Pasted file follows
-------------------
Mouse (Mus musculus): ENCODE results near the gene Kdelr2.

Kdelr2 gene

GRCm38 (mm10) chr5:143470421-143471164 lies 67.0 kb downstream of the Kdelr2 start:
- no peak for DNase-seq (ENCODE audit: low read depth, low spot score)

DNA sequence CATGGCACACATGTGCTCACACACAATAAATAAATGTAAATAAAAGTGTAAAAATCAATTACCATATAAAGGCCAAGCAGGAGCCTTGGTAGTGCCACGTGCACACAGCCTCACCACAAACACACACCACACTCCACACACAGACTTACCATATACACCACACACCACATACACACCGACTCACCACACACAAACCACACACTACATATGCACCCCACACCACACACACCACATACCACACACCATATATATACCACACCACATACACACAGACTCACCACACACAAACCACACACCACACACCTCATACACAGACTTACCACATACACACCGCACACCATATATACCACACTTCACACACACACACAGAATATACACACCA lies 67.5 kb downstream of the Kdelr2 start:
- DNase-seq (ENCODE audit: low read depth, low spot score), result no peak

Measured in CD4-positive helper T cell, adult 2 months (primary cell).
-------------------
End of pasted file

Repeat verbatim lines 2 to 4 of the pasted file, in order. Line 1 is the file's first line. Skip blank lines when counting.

Kdelr2 gene

GRCm38 (mm10) chr5:143470421-143471164 lies 67.0 kb downstream of the Kdelr2 start:
- no peak for DNase-seq (ENCODE audit: low read depth, low spot score)